Sociology Mind
2012. Vol.2, No.3, 325-334
Published Online July 2012 in SciRes (
Copyright © 2012 SciRes. 325
Unsupervised Learning of Two Bible Books: Proverbs and Psalms
Wei Hu
Department of Computer Science, Houghton College, New York, USA
Received April 18th, 2012; revised May 12th, 2012; accepted June 3rd, 2012
The book of Proverbs teaches the wisdom of life that was relevant in the days of King Solomon, the prin-
cipal author of this book and a son of King David, but more importantly it is still applicable and needed in
the life of today. The book of Psalms is the longest book and perhaps the most widely read book of the
Bible, which contains 150 songs and prayers with King David as its main composer. The proverbs imparts
that the success in life depends on personal choices and actions that relate to other people, while the
psalms are used in worship that relates to God. In this report, we apply unsupervised learning to the study
of these two books because of their shared association with wisdom. The chapters in each of the two
books are grouped by content. Similar chapters and verses between these two books, written by a father
and a son, are also identified, allowing one book to illuminate the other. Our computational findings
match those by Biblical scholars at large, but have made a few new discoveries that could not be accom-
plished by traditional methods.
Keywords: Bible; Proverbs; Psalms; Affinity Propagation; Clustering Algorithm; Topic Model; Machine
Learning; Text Mining
Proverbs and Psalms are two books in the Old Testament
(OT) of the Bible. Both were written by several authors with
one main author for each: King David for Psalms and King
Solomon, a son of David, for Proverbs. Psalms is a collect on of
songs and prayers that reveal human hearts in worshiping God,
while Proverbs offers principles and instructions for wise daily
living with fellow human beings.
David was the youngest of the eight sons of Jesse from the
tribe of Juda. During his childhood, he tended his father’s sheep
in the fields around Bethlehem. With God on his side, David as
a young boy fought and killed the Philistine giant Goliath in a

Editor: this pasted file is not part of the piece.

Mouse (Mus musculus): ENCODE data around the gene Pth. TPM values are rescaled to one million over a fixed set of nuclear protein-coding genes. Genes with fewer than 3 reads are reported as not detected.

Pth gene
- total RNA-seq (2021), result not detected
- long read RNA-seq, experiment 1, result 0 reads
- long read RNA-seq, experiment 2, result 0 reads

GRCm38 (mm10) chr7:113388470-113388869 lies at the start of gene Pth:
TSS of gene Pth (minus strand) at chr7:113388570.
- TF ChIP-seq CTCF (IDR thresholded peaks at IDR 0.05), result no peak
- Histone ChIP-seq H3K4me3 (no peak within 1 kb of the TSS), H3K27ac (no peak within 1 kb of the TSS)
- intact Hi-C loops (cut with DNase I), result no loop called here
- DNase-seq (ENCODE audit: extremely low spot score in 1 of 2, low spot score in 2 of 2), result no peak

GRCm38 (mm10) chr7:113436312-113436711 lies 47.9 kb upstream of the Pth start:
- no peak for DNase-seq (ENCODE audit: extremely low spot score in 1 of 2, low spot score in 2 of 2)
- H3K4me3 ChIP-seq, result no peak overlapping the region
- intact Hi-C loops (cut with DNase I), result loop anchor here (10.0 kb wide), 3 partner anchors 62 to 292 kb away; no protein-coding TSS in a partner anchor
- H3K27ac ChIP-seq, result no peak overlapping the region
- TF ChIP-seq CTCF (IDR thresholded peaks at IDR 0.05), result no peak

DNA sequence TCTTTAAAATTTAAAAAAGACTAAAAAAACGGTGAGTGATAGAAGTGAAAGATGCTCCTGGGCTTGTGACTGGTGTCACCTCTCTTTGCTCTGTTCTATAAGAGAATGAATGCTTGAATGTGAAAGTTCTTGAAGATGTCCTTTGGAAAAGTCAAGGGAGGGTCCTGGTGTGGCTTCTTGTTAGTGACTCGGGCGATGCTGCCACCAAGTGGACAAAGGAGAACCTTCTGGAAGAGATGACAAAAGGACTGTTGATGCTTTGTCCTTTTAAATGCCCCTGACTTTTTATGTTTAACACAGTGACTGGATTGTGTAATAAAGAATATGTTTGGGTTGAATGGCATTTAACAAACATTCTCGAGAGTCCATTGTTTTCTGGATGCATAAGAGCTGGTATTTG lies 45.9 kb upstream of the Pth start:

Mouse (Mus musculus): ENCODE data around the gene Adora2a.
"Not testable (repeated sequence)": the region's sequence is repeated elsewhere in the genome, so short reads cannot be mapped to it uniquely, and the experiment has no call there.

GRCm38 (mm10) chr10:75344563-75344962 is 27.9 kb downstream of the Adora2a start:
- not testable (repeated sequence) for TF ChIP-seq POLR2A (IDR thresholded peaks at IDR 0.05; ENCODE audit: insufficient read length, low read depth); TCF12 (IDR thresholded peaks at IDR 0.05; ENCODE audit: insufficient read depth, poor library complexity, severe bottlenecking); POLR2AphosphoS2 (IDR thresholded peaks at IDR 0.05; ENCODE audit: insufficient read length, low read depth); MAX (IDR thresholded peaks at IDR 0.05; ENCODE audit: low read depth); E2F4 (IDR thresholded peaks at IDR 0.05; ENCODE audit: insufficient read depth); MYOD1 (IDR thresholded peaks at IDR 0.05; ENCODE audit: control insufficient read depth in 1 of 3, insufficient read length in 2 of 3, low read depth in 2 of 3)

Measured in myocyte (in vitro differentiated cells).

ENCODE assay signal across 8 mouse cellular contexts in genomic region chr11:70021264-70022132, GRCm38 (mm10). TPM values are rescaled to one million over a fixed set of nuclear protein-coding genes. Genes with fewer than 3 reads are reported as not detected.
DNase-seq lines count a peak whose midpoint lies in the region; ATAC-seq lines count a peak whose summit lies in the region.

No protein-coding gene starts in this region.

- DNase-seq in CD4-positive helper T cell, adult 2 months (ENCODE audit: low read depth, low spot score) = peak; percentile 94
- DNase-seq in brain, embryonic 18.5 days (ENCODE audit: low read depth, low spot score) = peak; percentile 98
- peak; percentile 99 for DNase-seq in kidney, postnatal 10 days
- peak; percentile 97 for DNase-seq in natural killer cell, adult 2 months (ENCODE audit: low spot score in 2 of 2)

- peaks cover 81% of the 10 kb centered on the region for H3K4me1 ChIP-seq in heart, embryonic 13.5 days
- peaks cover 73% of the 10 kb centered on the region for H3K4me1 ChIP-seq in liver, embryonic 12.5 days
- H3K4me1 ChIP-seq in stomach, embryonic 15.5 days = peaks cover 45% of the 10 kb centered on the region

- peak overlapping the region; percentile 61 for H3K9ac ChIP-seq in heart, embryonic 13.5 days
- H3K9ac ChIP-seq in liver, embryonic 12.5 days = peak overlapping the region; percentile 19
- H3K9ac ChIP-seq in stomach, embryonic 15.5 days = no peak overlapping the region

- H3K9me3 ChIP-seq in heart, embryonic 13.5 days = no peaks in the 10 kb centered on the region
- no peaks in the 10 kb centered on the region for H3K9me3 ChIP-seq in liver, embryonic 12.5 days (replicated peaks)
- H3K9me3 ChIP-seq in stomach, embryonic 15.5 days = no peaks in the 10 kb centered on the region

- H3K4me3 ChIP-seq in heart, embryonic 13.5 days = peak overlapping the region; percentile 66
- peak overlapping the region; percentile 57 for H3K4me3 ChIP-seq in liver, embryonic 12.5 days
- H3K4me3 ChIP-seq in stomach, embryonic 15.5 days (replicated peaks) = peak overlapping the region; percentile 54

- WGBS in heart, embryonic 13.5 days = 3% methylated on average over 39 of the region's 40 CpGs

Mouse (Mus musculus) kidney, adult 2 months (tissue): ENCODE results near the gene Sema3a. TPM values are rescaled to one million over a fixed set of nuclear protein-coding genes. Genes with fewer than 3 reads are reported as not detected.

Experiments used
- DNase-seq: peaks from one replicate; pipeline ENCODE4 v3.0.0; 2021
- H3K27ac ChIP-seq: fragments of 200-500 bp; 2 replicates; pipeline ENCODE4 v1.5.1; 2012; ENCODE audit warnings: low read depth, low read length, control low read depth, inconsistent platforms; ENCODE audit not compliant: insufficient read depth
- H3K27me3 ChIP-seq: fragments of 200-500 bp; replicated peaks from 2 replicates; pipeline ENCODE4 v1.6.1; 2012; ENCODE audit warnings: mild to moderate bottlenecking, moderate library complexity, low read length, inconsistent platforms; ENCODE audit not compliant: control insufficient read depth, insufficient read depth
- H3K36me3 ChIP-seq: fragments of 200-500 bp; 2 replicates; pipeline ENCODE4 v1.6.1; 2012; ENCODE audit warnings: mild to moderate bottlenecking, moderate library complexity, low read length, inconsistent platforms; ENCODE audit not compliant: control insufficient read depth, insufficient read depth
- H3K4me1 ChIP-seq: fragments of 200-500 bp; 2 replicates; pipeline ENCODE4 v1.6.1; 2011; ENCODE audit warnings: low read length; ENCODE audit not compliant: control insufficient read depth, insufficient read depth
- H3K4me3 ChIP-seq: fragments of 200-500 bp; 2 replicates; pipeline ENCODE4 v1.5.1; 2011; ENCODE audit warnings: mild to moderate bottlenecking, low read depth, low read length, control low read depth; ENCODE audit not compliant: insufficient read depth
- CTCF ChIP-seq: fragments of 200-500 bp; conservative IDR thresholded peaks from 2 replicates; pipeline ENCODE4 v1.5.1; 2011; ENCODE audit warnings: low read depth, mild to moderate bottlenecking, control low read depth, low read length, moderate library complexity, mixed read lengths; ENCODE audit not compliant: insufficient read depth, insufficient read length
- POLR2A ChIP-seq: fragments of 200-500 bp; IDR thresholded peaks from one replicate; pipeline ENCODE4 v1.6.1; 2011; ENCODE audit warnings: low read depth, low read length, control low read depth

battle. King Saul, Israel’s first king, became jealous of David’s
popularity and tried to kill him a few times, although Saul was
initially impressed by David’s talents as a soldier and musician.
As a result, David had to flee and hide out from Saul. During
this period of severe trial in life, David demonstrated his faith
and trust in God, as seen from the psalms he wrote during this
time. After Saul’s death, David became the king of Juda, and
the king of all 12 tribes of Israel seven years later.
David was a man after God’s own heart (I Samuel 13:14).
Yet, he was not a perfect man. After his adultery with Bath-
sheba and the indirect murdering of her husband, David made
her his wife. Prophet Nathan, sent by God, confronted him.
David repented of his sin and God pardoned him. However,
several penalties as consequences of his sin still followed
including the death of his first child with Bathsheba. Their
second child was Solomon, who succeeded his father as a king
of Israel.
David was a shepherd, musician, singer, composer, warrior,
and king. He composed many of the psalms collected in the
book of Psalms, expressing praises of the wonderful creation,
grace, and mercy of God, and the strugles, fears, and pains in
life. The inspiring story of David vs. Goliath becomes a classic
example of the weak unexpectedly defeating the strong.
King David was one of the great patriarchs of Israel. The
Gospel of Matthew describes Christ as a son of David, because
the promised Messiah was to be a descendant of David, pro-
claimed by the prophets during the Old Testament times.
When Solomon became the third king of Israel, he was
young and inexperienced to rule the nation. God appeared to